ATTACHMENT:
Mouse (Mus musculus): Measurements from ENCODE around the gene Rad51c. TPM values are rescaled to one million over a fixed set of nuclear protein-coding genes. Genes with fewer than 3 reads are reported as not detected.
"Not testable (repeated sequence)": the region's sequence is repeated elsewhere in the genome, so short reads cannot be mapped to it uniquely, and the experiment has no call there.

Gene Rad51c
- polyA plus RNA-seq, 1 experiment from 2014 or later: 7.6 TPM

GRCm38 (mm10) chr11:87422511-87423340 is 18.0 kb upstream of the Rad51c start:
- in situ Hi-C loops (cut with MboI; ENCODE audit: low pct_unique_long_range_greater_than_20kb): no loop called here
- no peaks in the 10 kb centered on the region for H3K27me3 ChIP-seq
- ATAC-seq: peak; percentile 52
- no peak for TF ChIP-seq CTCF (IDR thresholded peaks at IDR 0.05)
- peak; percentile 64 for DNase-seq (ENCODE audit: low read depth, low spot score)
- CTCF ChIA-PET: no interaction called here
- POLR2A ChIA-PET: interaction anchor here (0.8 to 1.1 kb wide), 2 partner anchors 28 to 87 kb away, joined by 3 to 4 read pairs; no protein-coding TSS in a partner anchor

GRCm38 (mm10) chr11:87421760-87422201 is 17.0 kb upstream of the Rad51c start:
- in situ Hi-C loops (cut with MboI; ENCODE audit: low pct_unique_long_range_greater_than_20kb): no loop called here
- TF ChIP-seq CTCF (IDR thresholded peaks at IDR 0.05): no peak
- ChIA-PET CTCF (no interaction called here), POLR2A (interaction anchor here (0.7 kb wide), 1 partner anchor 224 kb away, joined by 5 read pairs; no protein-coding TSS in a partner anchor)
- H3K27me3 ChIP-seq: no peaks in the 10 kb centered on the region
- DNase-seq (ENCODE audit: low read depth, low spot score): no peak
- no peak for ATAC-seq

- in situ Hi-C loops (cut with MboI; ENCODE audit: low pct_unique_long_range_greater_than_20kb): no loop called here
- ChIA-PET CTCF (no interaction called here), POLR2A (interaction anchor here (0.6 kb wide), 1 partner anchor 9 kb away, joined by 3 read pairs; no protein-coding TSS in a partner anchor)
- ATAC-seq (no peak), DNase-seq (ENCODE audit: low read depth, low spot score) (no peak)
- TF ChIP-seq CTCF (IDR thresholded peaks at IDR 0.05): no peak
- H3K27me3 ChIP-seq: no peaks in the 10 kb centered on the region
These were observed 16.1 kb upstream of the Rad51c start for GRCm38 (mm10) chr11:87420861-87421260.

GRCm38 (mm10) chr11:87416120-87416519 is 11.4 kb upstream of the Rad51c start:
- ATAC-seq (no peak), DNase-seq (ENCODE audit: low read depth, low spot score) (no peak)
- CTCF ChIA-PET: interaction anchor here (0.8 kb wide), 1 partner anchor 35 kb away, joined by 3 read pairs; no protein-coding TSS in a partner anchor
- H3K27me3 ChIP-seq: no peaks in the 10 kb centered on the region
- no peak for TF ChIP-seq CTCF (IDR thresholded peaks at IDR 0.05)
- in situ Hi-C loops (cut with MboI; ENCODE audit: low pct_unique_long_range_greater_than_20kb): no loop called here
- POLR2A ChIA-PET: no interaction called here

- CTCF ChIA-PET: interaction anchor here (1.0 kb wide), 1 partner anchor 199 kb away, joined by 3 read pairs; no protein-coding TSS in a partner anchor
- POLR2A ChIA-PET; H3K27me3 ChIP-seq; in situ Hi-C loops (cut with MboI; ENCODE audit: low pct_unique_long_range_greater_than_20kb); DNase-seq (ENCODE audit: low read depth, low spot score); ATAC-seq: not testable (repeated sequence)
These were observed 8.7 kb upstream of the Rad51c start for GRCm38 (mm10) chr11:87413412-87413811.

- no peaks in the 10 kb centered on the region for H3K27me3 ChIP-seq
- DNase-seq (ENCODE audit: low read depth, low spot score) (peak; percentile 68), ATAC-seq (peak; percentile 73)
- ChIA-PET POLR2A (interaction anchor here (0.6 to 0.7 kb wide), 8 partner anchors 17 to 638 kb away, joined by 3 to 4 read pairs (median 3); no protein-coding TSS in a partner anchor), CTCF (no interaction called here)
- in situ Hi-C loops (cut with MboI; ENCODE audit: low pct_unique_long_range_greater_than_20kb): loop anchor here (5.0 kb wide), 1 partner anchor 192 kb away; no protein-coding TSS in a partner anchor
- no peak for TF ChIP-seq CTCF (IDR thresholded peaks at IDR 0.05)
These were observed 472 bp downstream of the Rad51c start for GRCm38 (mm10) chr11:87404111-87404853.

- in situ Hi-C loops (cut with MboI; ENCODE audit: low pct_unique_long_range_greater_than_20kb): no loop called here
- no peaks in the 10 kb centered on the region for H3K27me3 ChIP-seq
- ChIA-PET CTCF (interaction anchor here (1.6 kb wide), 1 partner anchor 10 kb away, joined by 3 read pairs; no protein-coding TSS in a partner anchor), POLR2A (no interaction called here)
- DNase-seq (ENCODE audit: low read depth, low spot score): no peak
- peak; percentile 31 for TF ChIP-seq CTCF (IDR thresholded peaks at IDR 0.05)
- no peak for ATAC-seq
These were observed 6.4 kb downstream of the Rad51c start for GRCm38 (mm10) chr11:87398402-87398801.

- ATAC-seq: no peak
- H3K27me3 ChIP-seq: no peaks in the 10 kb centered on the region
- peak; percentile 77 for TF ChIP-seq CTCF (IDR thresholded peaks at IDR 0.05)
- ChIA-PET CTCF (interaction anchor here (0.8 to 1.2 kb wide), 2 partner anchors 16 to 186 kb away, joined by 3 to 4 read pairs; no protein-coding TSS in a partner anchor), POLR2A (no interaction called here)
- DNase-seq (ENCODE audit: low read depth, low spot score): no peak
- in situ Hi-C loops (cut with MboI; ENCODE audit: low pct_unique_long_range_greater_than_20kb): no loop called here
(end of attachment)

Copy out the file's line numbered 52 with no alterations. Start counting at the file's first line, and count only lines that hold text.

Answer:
- ChIA-PET CTCF (interaction anchor here (0.8 to 1.2 kb wide), 2 partner anchors 16 to 186 kb away, joined by 3 to 4 read pairs; no protein-coding TSS in a partner anchor), POLR2A (no interaction called here)